The title of this book is especially apposite. George Orwell’s luminous gift was for seeing things, for noticing what others missed, took for granted or simply found uninteresting, for discovering meaning and wonder in the familiarity of the everyday. In Culture and Anarchy (1869) Matthew Arnold defined culture as “the best which has been thought and said”. But for Orwell, though he was prodigiously well read and deeply learned, culture meant something quite different — “the life most people lead”, as John Carey has put it. Orwell never distinguished between high and low culture: all things were not of equal value to him but they were of equal interest. Nothing escaped or seemed beneath his notice, which was what made him such a good reporter.
There is a scene in Nineteen Eighty-Four (1949) in which Winston Smith watches a propaganda news film depicting images of war. Amid the slaughter and brutality Winston notices something: a woman attempting to protect a child from the artillery fire that will kill them both. She puts her arm around the boy “before the helicopter blew them both to pieces”. The gesture is futile. What can she really do for the boy? Yet, for Winston, the “enveloping, protective” gesture of the woman’s arm comes to symbolise something fundamental, an act of human dignity and selflessness, and an expression of unconditional love in an unforgiving world.
Repeatedly in Orwell’s fiction and essays, one encounters moments of clarity such as this, when the reader is startled by something small but significant that Orwell has seen. One thinks in particular of the essay “A Hanging”, set during his years as an imperial policeman in Burma, in which the writer looks on as a condemned man steps to avoid a puddle as he is being led to the gallows. Why should he care about getting his feet wet when he is about to die? But, Orwell writes: “When I saw the prisoner step aside to avoid the puddle, I saw the mystery, the unspeakable wrongness, of cutting a life short when it is in full tide. This man was not dying, he was alive just as we are alive.”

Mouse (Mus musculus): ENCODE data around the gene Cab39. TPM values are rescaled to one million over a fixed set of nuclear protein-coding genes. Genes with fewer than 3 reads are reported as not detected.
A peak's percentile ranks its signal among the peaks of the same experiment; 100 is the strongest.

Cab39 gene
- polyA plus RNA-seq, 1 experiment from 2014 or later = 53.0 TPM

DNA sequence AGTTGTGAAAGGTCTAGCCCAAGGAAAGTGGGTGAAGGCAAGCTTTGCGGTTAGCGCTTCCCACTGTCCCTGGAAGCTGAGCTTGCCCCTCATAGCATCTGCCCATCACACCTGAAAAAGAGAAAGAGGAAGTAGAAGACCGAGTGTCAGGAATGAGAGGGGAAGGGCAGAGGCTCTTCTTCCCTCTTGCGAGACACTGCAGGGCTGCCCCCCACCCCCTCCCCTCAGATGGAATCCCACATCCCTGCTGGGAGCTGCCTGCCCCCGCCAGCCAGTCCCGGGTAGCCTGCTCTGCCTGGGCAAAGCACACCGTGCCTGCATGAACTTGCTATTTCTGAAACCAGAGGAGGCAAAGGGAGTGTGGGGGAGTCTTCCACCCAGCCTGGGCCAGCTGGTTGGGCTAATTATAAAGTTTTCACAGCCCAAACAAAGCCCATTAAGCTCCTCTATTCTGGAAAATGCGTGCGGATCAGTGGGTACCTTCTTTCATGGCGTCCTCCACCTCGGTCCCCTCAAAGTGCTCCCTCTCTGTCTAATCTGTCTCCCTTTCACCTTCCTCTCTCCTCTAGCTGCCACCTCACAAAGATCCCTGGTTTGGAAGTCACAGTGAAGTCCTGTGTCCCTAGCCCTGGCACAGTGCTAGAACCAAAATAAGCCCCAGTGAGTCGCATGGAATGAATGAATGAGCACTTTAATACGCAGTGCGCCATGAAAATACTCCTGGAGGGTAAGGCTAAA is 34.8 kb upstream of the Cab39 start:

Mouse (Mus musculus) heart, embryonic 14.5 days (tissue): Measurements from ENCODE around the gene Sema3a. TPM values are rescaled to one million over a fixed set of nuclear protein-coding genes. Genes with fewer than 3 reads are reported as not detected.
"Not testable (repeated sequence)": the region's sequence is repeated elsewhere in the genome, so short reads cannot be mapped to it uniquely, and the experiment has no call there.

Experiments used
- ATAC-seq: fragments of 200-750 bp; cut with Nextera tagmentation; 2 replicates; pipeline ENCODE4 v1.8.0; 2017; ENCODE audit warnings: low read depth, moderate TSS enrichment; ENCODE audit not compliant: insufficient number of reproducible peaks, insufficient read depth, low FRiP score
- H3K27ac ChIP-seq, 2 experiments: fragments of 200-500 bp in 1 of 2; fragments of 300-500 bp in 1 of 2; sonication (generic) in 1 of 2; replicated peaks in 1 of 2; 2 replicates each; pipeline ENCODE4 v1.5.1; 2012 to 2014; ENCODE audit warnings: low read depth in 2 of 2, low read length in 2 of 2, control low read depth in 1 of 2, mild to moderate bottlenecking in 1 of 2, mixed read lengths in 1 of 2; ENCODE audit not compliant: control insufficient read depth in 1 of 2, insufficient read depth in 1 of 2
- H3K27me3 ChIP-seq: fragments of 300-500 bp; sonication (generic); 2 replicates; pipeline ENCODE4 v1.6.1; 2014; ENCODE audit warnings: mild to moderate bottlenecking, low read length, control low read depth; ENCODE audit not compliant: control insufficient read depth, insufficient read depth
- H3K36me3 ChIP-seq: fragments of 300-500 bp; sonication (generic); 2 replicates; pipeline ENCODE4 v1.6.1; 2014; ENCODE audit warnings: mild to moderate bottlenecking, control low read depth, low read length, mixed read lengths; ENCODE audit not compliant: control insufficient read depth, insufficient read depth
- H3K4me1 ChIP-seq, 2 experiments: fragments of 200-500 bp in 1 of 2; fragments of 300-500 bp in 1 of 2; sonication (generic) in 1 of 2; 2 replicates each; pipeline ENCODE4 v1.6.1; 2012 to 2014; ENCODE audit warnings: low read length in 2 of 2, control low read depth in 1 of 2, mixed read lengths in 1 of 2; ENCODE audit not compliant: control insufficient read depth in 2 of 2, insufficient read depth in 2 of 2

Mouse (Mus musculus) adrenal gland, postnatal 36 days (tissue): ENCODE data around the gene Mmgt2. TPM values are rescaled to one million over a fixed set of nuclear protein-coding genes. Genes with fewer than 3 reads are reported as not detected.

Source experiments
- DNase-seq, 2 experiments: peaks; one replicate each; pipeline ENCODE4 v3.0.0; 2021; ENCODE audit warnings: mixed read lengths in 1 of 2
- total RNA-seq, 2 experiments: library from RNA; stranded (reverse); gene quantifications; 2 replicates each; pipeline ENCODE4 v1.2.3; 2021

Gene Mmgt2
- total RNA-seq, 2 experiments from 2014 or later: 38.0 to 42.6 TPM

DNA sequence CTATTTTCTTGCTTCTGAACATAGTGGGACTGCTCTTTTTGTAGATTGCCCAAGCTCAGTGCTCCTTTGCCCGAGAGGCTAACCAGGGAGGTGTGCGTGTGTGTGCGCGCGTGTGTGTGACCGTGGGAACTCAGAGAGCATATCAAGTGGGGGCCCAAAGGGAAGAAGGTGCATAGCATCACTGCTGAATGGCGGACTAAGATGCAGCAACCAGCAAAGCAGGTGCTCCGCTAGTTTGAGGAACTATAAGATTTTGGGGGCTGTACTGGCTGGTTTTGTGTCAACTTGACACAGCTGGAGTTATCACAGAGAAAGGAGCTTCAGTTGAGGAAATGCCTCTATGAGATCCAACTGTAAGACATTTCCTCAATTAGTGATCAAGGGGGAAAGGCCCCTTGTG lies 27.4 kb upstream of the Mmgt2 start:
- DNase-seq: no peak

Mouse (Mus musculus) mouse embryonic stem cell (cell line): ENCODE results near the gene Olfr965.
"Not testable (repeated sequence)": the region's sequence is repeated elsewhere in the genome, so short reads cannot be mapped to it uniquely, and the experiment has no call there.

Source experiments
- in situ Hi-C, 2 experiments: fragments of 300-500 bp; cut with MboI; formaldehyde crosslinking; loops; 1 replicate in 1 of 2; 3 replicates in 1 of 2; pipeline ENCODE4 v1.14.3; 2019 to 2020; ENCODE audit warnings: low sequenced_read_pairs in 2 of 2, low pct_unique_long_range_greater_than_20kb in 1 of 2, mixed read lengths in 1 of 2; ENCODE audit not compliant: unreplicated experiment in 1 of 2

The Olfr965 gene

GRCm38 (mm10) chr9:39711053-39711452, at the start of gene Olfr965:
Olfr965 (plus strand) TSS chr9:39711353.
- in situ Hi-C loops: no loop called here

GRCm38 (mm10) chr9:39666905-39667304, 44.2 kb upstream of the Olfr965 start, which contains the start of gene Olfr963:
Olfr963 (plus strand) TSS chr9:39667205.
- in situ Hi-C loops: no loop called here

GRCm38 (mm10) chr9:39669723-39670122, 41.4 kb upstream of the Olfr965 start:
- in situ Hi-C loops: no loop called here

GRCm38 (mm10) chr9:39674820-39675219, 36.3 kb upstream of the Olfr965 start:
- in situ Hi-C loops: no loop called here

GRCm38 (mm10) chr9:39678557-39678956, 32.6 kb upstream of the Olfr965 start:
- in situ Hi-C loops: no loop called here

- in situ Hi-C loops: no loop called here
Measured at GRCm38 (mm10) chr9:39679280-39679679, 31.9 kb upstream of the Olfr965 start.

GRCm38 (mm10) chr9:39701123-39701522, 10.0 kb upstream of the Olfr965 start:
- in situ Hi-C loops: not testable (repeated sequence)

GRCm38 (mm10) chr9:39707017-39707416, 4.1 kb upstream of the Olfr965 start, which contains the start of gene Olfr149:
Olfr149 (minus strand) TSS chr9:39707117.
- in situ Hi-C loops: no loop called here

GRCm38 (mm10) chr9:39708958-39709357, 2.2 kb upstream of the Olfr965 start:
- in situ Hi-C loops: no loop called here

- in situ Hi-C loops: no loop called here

One thinks too of the essay “Shooting an Elephant”, in which Orwell recalls the day he shot a rogue elephant and left it to die in agony, not because he wanted to or felt the act was just but because he feared the derision of the villagers who were watching if he did not.
Seeing Things As They Are, selected and edited by the veteran Orwell scholar Peter Davison, features none of the most celebrated essays. It is intended to be a collection first and foremost of his journalism, with preference given to lesser-known pieces and reviews as well as some of the poems he wrote. It is full of interest and curiosities, such as the inclusion of “Awake! Young Men of England”, a jingoistic poem about the start of the first world war published in 1914 when Orwell was 11, in the Henley and South Oxfordshire Standard.
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